The federal government is getting serious about product supply chain cybersecurity. A newly introduced bipartisan bill would require federal agencies to closely scrutinize products for supply chain cybersecurity risks before buying them.
The proposed legislation, sponsored by Sens. Claire McCaskill (D-Missouri), and James Lankford (R-Oklahoma), would also establish a cross agency Federal Acquisition Security Council stocked with agency experts in supply chain risk management, acquisitions, or information technology to develop procurement specifications. Agencies would be required to assess new and existing equipment for supply chain vulnerabilities.
“We can’t simply respond to supply chain threats piecemeal, we’ve got to have a system in place to assess these risks across the government,” McCaskill said.
It’s safe to say that Congressional legislators want to avoid another episode similar to when it engaged with and subsequently banned Kaspersky Lab security products from use in federal agencies over concerns the company had alleged ties to the Russian government. (Kaspersky has denied the claims.) Along those lines, both the House and the Senate have nodded to provisions to bar deployment of Huawei and ZTE products on federal government systems.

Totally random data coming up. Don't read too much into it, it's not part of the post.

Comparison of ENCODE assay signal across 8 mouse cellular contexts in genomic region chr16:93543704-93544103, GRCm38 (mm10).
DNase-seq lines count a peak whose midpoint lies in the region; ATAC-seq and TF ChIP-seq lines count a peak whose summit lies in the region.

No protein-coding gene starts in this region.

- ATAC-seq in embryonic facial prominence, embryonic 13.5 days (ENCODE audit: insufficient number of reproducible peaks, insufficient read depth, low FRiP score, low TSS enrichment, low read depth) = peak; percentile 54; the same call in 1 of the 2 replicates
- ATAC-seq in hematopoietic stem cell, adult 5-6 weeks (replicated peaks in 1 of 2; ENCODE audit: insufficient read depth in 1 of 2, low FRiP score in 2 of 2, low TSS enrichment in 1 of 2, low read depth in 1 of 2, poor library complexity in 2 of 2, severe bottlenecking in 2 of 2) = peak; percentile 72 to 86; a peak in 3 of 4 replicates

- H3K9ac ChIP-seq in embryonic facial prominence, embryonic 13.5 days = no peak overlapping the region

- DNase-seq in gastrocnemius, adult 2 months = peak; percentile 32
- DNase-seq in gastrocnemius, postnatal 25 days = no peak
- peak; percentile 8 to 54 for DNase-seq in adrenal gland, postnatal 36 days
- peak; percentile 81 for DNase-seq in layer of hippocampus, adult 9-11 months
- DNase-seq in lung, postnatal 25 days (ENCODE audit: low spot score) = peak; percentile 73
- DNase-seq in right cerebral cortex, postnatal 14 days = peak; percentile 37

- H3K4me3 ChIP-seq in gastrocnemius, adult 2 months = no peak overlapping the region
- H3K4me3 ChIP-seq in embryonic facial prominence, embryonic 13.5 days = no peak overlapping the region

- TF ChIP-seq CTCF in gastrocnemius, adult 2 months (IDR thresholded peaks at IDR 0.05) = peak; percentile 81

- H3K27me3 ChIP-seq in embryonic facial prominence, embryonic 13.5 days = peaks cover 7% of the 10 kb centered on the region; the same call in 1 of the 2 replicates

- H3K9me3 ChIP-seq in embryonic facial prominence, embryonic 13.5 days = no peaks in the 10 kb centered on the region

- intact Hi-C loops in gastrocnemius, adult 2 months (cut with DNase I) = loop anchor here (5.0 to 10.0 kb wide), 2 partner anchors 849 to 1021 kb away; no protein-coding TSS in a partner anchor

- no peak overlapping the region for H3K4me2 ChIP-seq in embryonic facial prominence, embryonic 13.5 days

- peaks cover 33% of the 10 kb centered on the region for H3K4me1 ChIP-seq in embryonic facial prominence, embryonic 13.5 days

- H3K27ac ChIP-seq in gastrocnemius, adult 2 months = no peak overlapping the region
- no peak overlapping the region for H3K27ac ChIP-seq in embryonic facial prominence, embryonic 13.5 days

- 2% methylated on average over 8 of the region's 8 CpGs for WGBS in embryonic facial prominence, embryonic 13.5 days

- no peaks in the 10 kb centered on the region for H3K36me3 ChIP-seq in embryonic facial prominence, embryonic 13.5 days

Earlier this year, the Department of Homeland Security initiated a project to identify significant supply chain cybersecurity threats and explore mitigation strategies. And, in May, the U.S. Department of Defense (DoD) released a matrix detailing and prioritizing 110 security requirements that contract suppliers must meet or risk seeing their deals cancelled.
Last August, supply chain cybersecurity attackers planted a backdoor, dubbed ShadowPad, in popular server management software used by hundreds of companies in what Kaspersky said was one of the largest known supply-chain attacks. Had the threat not been detected and patched, it could have potentially targeted hundreds of organizations worldwide, including organizations in banking, education, energy, manufacturing, telecommunications and transport.
Meanwhile, China-based hackers known as Thrip are attacking satellite, telecom and defense companies in the U.S. and Southeast Asia, according to Symantec researchers. The security provider said the hackers likely are engaged in cyber espionage.
“Perhaps the most worrying discovery we made was that Thrip had targeted a satellite communications operator,” Symantec said in a blog post. “The attack group seemed to be particularly interested in the operational side of the company, looking for and infecting computers running software that monitors and controls satellites. This suggests to us that Thrip’s motives go beyond spying and may also include disruption.”